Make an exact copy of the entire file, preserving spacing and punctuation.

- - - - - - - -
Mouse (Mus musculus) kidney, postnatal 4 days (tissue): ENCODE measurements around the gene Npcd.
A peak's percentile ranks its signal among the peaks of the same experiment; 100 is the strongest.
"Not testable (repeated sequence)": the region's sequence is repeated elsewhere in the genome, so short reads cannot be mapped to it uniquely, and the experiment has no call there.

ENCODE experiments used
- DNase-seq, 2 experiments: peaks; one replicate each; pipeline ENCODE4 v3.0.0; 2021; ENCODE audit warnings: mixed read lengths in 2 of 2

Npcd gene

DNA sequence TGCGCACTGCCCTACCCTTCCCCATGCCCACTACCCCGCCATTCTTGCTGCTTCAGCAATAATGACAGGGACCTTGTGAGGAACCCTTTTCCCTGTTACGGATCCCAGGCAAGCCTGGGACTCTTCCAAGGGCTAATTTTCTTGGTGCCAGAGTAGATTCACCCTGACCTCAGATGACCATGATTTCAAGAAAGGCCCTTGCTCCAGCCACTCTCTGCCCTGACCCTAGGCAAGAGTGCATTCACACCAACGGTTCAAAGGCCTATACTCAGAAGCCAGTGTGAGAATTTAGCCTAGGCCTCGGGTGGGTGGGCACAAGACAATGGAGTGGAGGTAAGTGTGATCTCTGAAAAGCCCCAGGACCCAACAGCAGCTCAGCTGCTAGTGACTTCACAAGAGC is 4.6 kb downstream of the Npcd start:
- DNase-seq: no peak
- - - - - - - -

Mouse (Mus musculus) kidney, postnatal 4 days (tissue): ENCODE measurements around the gene Npcd.
A peak's percentile ranks its signal among the peaks of the same experiment; 100 is the strongest.
"Not testable (repeated sequence)": the region's sequence is repeated elsewhere in the genome, so short reads cannot be mapped to it uniquely, and the experiment has no call there.

ENCODE experiments used
- DNase-seq, 2 experiments: peaks; one replicate each; pipeline ENCODE4 v3.0.0; 2021; ENCODE audit warnings: mixed read lengths in 2 of 2

Npcd gene

DNA sequence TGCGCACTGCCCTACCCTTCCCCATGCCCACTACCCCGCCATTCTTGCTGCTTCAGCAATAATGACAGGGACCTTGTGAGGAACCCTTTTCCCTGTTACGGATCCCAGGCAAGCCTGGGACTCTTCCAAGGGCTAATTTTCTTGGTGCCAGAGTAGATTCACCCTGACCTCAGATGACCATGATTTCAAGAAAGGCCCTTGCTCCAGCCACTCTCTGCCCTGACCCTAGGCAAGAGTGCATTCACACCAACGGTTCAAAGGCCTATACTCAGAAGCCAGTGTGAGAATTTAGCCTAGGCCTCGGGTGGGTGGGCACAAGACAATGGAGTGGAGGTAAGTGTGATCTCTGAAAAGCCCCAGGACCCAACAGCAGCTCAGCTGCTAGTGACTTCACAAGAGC is 4.6 kb downstream of the Npcd start:
- DNase-seq: no peak